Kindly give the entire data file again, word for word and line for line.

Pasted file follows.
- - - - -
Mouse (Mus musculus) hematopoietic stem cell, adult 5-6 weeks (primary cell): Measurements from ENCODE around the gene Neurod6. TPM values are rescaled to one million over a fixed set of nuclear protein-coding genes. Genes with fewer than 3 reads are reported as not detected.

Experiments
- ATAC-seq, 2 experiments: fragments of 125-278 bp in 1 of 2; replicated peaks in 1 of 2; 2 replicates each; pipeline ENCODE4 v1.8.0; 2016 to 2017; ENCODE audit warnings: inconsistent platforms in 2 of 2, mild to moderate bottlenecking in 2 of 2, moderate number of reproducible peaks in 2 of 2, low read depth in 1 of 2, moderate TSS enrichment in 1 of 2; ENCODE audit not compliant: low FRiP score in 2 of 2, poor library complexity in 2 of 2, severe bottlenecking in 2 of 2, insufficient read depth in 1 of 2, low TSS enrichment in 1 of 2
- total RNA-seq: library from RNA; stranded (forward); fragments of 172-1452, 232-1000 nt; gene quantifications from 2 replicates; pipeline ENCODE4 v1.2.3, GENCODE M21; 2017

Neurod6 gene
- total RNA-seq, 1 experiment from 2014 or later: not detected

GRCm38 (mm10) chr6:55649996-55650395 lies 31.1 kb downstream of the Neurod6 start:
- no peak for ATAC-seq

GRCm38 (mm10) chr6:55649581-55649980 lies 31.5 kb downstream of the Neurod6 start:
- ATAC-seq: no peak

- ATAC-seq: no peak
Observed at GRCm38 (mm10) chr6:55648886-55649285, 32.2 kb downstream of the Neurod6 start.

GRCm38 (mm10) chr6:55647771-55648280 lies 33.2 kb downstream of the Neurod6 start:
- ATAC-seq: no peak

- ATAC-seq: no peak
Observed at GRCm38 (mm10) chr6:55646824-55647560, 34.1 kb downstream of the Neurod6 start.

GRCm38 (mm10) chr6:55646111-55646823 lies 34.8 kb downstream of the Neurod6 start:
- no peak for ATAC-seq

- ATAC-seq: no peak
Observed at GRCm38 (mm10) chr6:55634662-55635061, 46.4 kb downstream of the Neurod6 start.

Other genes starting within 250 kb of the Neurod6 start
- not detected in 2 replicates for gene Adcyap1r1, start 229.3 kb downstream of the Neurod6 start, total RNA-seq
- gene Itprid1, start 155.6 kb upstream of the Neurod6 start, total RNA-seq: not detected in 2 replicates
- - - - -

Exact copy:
Mouse (Mus musculus) hematopoietic stem cell, adult 5-6 weeks (primary cell): Measurements from ENCODE around the gene Neurod6. TPM values are rescaled to one million over a fixed set of nuclear protein-coding genes. Genes with fewer than 3 reads are reported as not detected.

Experiments
- ATAC-seq, 2 experiments: fragments of 125-278 bp in 1 of 2; replicated peaks in 1 of 2; 2 replicates each; pipeline ENCODE4 v1.8.0; 2016 to 2017; ENCODE audit warnings: inconsistent platforms in 2 of 2, mild to moderate bottlenecking in 2 of 2, moderate number of reproducible peaks in 2 of 2, low read depth in 1 of 2, moderate TSS enrichment in 1 of 2; ENCODE audit not compliant: low FRiP score in 2 of 2, poor library complexity in 2 of 2, severe bottlenecking in 2 of 2, insufficient read depth in 1 of 2, low TSS enrichment in 1 of 2
- total RNA-seq: library from RNA; stranded (forward); fragments of 172-1452, 232-1000 nt; gene quantifications from 2 replicates; pipeline ENCODE4 v1.2.3, GENCODE M21; 2017

Neurod6 gene
- total RNA-seq, 1 experiment from 2014 or later: not detected

GRCm38 (mm10) chr6:55649996-55650395 lies 31.1 kb downstream of the Neurod6 start:
- no peak for ATAC-seq

GRCm38 (mm10) chr6:55649581-55649980 lies 31.5 kb downstream of the Neurod6 start:
- ATAC-seq: no peak

- ATAC-seq: no peak
Observed at GRCm38 (mm10) chr6:55648886-55649285, 32.2 kb downstream of the Neurod6 start.

GRCm38 (mm10) chr6:55647771-55648280 lies 33.2 kb downstream of the Neurod6 start:
- ATAC-seq: no peak

- ATAC-seq: no peak
Observed at GRCm38 (mm10) chr6:55646824-55647560, 34.1 kb downstream of the Neurod6 start.

GRCm38 (mm10) chr6:55646111-55646823 lies 34.8 kb downstream of the Neurod6 start:
- no peak for ATAC-seq

- ATAC-seq: no peak
Observed at GRCm38 (mm10) chr6:55634662-55635061, 46.4 kb downstream of the Neurod6 start.

Other genes starting within 250 kb of the Neurod6 start
- not detected in 2 replicates for gene Adcyap1r1, start 229.3 kb downstream of the Neurod6 start, total RNA-seq
- gene Itprid1, start 155.6 kb upstream of the Neurod6 start, total RNA-seq: not detected in 2 replicates